Directed Flow of Information in Chimera States

Nicolás Deschle, Andreas Daffertshofer, Demian Battaglia, Erik Andreas Martens*

*Corresponding author for this work

Research output: Contribution to journalJournal articleResearchpeer-review

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Abstract

We investigated interactions within chimera states in a phase oscillator network with two coupled subpopulations. To quantify interactions within and between these subpopulations, we estimated the corresponding (delayed) mutual information that—in general—quantifies the capacity or the maximum rate at which information can be transferred to recover a sender's information at the receiver with a vanishingly low error probability. After verifying their equivalence with estimates based on the continuous phase data, we determined the mutual information using the time points at which the individual phases passed through their respective Poincaré sections. This stroboscopic view on the dynamics may resemble, e.g., neural spike times, that are common observables in the study of neuronal information transfer. This discretization also increased processing speed significantly, rendering it particularly suitable for a fine-grained analysis of the effects of experimental and model parameters. In our model, the delayed mutual information within each subpopulation peaked at zero delay, whereas between the subpopulations it was always maximal at non-zero delay, irrespective of parameter choices. We observed that the delayed mutual information of the desynchronized subpopulation preceded the synchronized subpopulation. Put differently, the oscillators of the desynchronized subpopulation were “driving” the ones in the synchronized subpopulation. These findings were also observed when estimating mutual information of the full phase trajectories. We can thus conclude that the delayed mutual information of discrete time points allows for inferring a functional directed flow of information between subpopulations of coupled phase oscillators.
Original languageEnglish
Article number28
JournalFrontiers in Applied Mathematics and Statistics
Volume5
Number of pages8
ISSN2297-4687
DOIs
Publication statusPublished - 2019

Keywords

  • Chimera states
  • Phase oscillators
  • Coupled networks
  • Mutual information
  • Information flow

Cite this

Deschle, Nicolás ; Daffertshofer, Andreas ; Battaglia, Demian ; Martens, Erik Andreas. / Directed Flow of Information in Chimera States. In: Frontiers in Applied Mathematics and Statistics. 2019 ; Vol. 5.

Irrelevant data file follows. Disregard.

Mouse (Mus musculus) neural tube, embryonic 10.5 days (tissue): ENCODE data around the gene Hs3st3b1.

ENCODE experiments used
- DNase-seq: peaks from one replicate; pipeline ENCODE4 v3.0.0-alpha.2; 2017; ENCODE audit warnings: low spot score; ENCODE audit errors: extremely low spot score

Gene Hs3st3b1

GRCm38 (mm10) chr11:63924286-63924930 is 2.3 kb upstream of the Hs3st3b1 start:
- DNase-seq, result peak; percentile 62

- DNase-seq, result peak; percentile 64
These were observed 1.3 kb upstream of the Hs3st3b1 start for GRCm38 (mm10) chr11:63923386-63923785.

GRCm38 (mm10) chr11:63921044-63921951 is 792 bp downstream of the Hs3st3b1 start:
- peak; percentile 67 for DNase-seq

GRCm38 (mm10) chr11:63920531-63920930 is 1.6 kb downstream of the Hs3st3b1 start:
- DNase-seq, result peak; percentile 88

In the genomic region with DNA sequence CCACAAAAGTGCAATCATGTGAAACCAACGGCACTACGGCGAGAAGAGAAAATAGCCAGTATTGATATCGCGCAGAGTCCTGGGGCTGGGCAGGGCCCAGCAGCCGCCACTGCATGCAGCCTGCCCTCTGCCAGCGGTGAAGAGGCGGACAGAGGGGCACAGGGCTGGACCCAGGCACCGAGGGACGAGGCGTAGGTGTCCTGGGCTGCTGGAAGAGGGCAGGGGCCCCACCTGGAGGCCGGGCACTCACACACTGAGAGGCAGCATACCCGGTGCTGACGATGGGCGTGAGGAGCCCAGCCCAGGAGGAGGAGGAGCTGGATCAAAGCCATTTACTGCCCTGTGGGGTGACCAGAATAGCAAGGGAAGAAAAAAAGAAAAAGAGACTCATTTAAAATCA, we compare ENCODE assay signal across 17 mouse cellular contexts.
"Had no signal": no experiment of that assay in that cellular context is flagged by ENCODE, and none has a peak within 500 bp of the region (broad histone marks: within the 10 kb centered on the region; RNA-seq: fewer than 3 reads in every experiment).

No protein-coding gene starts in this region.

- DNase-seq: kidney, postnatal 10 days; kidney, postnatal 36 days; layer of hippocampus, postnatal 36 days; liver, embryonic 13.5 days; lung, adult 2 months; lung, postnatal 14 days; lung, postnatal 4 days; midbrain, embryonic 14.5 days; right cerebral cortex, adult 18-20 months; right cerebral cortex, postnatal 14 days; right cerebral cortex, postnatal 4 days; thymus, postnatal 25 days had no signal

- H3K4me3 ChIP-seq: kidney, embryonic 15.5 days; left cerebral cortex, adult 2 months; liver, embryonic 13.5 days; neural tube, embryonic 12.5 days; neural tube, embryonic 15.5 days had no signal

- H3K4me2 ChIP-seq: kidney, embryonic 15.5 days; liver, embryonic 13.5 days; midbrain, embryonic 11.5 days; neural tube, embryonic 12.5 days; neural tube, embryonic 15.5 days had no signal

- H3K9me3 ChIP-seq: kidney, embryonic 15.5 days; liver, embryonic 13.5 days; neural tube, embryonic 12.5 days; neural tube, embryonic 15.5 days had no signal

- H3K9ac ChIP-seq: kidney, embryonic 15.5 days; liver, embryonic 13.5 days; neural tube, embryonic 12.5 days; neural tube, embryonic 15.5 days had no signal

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title = "Directed Flow of Information in Chimera States",
abstract = "We investigated interactions within chimera states in a phase oscillator network with two coupled subpopulations. To quantify interactions within and between these subpopulations, we estimated the corresponding (delayed) mutual information that—in general—quantifies the capacity or the maximum rate at which information can be transferred to recover a sender's information at the receiver with a vanishingly low error probability. After verifying their equivalence with estimates based on the continuous phase data, we determined the mutual information using the time points at which the individual phases passed through their respective Poincar{\'e} sections. This stroboscopic view on the dynamics may resemble, e.g., neural spike times, that are common observables in the study of neuronal information transfer. This discretization also increased processing speed significantly, rendering it particularly suitable for a fine-grained analysis of the effects of experimental and model parameters. In our model, the delayed mutual information within each subpopulation peaked at zero delay, whereas between the subpopulations it was always maximal at non-zero delay, irrespective of parameter choices. We observed that the delayed mutual information of the desynchronized subpopulation preceded the synchronized subpopulation. Put differently, the oscillators of the desynchronized subpopulation were “driving” the ones in the synchronized subpopulation. These findings were also observed when estimating mutual information of the full phase trajectories. We can thus conclude that the delayed mutual information of discrete time points allows for inferring a functional directed flow of information between subpopulations of coupled phase oscillators.",